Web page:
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A Guide to Photochromic Lenses and Transition Lenses (2022)

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Photochromic lenses, sometimes referred to as transition lenses, are eyeglass lenses that will turn dark (resembling sunglasses) in sunlight and become clear again when indoors. This is the result of chemical responses to the presence (and absence) of ultraviolet light.

The most popular manufacturer of photochromic lenses in the U.S. is Transitions Optical, which is why photochromic lenses are commonly referred to as transition lenses. But there are many other manufacturers.

Photochromic lenses are very useful for driving, sports, and outdoor activities. They can even cut down on the harmful glare of electronic devices.

What Are Photochromic Lenses?

Photochromic Lenses

Photochromic lenses are eyeglasses lenses that are designed to be clear (or almost entirely clear) indoors, and to automatically darken in outdoor, bright conditions. Effectively, they are normal eyeglasses that transition to sunglasses, to allow for improved visibility in the absence or presence of light. They are also known as light-adaptive lenses and variable tint lenses.

Photochromic lenses are also known as transition lenses because the most popular brand of this kind of lens in the United States is sold by Transitions Optical. As a result, the terms photochromic lenses and transition lenses are sometimes used interchangeably, even though there are other brands of photochromic lenses on the market.

How Do Photochromic Lenses Work?

Photochromic lenses work the way they do because the molecules that are responsible for the darkening of the lenses are activated by the ultraviolet radiation in sunlight. UV rays can penetrate clouds, which is why photochromic lenses are capable of darkening on cloudy days. Direct sunlight is not required for them to work.

They shield eyes from 100 percent of the harmful ultraviolet rays from the sun.

This mechanic is also used inside most windshield glasses in cars. Windshields are designed this way to help drivers see in sunny conditions. This also means that since the UV rays that enter a car are already filtered by the windshield, photochromic eyeglasses will not themselves darken. Very recent advancements in photochromic technology allow some brands of photochromic lenses to activate in both ultraviolet and visible light, so these eyeglasses will turn darker even in a car that has a UV-filtering windshield.

Photochromic lenses work via a chemical reaction in the lenses. They are made with trace amounts of silver chloride. When silver chloride is exposed to ultraviolet light, the silver molecules gain an electron from the chloride to become silver metal. This gives the lens the ability to absorb visible light, turning darker in the process.

The lenses are made out of similar chemical compounds as those used in the development of photographic film. While film exposure is made to be permanent, photochromic lenses are also made with copper chloride, which strips the silver of its chloride electron. This is what helps the lenses return to their original, non-absorbing state in the absence of ultraviolet light.

This method is used in all forms of eyewear that use photochromic lenses, such as high-index lenses, progressive lenses, and bifocals.

Many people choose to use anti-reflective coating on their photochromic lenses to enhance their performance. Anti-reflective coating allows a greater amount of light to pass through the lenses to provide sharper vision in low-light conditions, like driving at night. This also removes reflections of sunlight and other distractions from the reverse side of the lenses when conditions are bright.

For obvious reasons, photochromic lenses cost more than regular eyeglass lenses. But customers get the freedom to not have to carry a pair of prescription sunglasses whenever it is bright out.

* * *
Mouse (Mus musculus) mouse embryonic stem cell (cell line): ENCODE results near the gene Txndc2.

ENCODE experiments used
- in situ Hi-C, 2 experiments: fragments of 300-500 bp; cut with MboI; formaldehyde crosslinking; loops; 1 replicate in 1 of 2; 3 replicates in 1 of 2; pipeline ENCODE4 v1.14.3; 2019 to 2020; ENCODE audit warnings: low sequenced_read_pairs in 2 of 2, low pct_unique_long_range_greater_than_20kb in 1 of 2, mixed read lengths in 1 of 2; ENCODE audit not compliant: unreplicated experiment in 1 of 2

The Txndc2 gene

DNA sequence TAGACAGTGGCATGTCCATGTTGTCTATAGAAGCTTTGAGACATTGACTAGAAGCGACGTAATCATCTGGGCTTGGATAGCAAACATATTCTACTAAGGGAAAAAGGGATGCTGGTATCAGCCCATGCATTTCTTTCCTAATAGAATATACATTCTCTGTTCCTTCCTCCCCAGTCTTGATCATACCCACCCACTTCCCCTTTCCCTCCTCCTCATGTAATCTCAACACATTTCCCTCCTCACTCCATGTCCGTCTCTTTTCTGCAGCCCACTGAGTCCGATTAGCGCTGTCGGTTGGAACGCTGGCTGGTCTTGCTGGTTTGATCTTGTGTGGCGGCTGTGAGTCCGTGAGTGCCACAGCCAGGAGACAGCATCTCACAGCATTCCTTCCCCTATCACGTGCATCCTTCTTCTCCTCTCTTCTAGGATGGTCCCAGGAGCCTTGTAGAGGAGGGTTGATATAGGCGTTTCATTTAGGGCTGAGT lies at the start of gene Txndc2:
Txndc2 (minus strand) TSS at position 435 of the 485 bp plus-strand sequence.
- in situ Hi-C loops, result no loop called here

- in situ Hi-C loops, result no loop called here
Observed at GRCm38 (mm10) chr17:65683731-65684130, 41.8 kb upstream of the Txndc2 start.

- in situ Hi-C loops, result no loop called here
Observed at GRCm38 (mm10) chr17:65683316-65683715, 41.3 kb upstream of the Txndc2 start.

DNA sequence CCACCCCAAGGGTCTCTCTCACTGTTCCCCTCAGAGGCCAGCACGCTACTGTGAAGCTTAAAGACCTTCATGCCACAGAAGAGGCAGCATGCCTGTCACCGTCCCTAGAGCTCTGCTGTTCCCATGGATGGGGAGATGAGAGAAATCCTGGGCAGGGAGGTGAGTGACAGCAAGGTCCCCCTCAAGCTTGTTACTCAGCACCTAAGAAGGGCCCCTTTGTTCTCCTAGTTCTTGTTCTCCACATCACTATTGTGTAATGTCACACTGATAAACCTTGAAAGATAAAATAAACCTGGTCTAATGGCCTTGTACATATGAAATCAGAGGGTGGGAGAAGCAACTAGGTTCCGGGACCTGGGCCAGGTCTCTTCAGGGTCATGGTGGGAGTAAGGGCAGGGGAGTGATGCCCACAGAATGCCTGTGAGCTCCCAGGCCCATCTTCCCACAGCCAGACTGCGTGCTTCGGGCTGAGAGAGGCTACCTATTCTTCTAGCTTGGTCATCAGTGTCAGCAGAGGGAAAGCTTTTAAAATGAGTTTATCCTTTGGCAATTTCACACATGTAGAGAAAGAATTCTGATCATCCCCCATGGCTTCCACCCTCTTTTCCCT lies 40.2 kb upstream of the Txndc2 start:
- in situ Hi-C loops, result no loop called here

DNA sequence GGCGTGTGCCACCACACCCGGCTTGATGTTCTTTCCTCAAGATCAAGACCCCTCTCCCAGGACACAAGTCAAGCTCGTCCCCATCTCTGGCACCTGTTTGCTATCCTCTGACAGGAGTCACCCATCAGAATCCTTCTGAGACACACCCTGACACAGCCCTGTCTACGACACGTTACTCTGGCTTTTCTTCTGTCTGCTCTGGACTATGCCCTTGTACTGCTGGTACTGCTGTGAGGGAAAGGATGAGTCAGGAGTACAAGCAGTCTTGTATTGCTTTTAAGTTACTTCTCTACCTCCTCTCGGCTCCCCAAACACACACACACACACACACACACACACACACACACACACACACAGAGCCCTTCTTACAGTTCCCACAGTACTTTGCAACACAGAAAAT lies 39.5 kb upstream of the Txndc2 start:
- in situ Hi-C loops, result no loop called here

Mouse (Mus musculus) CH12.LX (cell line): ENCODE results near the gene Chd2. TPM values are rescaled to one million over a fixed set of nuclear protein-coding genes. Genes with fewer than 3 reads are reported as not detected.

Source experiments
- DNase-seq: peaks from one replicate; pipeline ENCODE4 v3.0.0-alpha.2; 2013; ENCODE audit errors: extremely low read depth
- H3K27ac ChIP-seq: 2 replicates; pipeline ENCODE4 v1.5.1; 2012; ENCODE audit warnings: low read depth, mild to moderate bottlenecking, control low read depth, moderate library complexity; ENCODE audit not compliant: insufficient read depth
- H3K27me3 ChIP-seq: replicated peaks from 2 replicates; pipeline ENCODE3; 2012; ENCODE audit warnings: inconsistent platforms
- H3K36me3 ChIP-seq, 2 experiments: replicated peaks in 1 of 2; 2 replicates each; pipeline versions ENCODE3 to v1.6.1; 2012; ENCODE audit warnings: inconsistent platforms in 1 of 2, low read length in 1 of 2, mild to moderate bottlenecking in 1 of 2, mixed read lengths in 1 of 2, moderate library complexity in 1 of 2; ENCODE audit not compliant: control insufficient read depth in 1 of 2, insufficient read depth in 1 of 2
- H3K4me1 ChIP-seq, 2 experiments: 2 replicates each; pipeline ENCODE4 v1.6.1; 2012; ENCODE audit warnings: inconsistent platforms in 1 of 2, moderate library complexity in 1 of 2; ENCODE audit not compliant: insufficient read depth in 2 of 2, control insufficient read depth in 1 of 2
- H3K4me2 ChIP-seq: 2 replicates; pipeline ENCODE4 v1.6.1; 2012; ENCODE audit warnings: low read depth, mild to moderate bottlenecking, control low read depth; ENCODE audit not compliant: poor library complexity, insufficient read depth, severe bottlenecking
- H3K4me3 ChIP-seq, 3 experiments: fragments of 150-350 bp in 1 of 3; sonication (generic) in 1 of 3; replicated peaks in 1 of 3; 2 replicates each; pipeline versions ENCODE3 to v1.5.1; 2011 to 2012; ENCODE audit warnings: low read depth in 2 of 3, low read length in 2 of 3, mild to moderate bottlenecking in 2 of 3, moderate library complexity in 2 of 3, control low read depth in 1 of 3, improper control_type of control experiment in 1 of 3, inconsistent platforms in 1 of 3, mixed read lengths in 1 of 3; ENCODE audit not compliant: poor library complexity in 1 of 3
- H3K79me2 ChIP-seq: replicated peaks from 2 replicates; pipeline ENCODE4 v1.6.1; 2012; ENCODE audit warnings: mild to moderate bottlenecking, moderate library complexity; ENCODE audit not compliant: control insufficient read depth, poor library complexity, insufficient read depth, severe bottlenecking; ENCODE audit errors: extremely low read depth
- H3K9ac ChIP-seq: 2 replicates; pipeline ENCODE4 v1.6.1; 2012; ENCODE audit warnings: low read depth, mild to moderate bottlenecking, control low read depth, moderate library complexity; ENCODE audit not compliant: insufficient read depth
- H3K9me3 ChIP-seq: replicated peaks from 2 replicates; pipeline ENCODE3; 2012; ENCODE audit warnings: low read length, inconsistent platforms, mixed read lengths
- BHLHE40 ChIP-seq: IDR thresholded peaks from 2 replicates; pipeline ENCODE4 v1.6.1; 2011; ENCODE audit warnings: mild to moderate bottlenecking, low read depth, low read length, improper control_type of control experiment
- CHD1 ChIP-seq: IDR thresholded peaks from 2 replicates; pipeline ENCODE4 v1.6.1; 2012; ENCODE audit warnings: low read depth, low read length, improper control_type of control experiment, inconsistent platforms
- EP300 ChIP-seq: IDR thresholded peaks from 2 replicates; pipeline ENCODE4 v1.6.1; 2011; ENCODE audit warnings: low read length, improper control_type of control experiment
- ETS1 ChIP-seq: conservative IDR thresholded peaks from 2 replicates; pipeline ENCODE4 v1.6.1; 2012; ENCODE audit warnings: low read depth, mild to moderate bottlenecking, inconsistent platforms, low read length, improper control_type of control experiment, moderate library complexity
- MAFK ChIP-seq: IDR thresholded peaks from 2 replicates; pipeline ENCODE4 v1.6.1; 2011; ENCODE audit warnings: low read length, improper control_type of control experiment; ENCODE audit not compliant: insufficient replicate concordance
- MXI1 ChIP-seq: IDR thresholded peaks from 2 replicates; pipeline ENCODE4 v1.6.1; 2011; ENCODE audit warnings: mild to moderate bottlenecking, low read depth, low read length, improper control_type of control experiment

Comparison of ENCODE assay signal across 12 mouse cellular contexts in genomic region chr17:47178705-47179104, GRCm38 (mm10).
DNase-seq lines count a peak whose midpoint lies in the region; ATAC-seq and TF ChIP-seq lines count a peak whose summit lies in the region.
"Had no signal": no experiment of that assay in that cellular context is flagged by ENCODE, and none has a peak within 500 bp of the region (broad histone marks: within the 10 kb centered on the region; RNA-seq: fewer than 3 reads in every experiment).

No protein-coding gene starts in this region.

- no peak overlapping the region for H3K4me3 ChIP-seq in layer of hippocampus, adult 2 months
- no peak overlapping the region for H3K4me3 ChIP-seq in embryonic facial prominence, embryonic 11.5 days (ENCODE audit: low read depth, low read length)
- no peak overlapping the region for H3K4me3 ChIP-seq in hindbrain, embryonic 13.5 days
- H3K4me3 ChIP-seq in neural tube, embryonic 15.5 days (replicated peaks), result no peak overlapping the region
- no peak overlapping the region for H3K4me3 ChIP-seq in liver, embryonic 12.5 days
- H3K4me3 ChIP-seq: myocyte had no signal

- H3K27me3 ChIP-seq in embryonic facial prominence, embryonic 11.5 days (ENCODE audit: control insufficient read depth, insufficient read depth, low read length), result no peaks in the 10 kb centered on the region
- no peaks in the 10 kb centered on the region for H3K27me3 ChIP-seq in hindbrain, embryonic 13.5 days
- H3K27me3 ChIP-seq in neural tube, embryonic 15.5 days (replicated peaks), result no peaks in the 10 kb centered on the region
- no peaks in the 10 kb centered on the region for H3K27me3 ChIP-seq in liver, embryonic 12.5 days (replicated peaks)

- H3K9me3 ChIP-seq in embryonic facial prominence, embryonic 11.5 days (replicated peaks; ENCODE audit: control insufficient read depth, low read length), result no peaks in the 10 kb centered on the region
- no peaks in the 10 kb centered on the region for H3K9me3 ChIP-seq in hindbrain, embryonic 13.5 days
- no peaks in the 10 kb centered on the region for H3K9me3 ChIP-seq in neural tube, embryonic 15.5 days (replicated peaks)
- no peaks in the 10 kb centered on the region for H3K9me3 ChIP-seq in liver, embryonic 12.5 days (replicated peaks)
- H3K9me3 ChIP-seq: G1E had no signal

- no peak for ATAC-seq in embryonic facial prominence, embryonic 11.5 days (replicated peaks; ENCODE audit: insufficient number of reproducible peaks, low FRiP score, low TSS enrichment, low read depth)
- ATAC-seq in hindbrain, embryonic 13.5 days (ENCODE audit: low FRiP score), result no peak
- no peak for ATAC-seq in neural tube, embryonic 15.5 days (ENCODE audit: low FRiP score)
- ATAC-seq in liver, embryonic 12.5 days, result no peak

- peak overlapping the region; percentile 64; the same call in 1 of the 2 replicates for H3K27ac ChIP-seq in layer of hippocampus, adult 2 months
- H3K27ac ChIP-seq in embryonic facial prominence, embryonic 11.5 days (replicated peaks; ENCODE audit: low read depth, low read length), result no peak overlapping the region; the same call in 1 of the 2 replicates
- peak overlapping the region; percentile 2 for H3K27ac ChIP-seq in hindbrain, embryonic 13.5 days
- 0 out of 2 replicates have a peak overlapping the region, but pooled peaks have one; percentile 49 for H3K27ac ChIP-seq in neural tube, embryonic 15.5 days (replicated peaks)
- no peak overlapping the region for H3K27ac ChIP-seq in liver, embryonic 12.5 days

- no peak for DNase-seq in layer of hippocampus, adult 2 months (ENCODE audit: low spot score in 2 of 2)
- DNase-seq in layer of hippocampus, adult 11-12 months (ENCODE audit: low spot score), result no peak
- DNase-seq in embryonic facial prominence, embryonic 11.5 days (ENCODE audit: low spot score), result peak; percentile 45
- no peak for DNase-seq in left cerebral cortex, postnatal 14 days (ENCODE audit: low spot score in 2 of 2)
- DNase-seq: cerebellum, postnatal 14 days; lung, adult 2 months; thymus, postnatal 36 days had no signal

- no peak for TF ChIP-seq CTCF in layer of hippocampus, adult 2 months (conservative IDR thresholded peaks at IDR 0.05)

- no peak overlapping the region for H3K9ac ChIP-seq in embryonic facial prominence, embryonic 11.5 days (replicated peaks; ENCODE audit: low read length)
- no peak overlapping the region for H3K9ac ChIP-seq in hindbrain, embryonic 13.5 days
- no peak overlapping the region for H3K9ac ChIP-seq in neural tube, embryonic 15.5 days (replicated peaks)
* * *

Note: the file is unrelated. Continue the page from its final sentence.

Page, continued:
Different Kinds of Photochromic Lenses

antireflective glasses on black background

There are many brands of photochromic lenses available in America. The most popular one, and the one that is most often cited when talking about photochromic lenses, is Transitions Optical.

In some ways, Transitions Optical has become synonymous with photochromic lenses, In July 2019, Transitions Optical introduced the Transitions Gen 8 lenses, which are the fastest light-adaptive lenses the company manufacturers. It takes 30 percent less time for the lenses to activate in the appropriate lighting conditions.

Also developed by Transitions Optical are Transitions XTRActive, which are lenses intended for people who are light-sensitive indoors and want a darker lens when they are outdoors or have to drive. These lenses have a slight tint for indoor use, which keeps the eyes comfortable when they are exposed to digital device screens, fluorescent lights, and other forms of glare and harsh lighting.

Transitions Optical has also developed Transitions Vantage, lenses with a minimal indoor tint and a stronger polarization effect for outdoor darkening. This offers users a better degree of glare control in conditions that are bright and reflective. The polarization constantly adjusts when the glasses are outdoors, as a way of matching the level of the reflective glare. According to the manufacturer, this gives patients a “high-definition visual experience.”

Sensity and LifeRX

Another form of photochromic lens is produced by Hoya Vision Care. Their product is called Sensity. In addition to changing in different light conditions, these lenses change their clarity consistently in different climates and temperatures. Hoya Vision produces Sensity lenses in a variety of colors, designs, materials, and coatings for anti-reflection.

Vision-Ease Lens creates LifeRX, photochromic lenses made from polycarbonate. They are designed for speed, taking less than 60 seconds to darken outdoors. They then fade back faster indoors than any other photochromic lenses on the market.

PhotoFusion lenses come out of Germany, where they are made by Carl Zeiss Vision. These lenses come in a neutral gray tint, which gives users accurate color vision in all degrees of light. They are also designed to darken and lighten quickly.

There are many other kinds of photochromic lenses, all with their own tints and promises of quick transitions in appropriate lighting conditions. Check with your optometrist to see what brands are best for your vision and your budget.

Photochromic Sunglasses

Photochromic lenses also come in sunglass form. These are designed mainly for outdoor wear.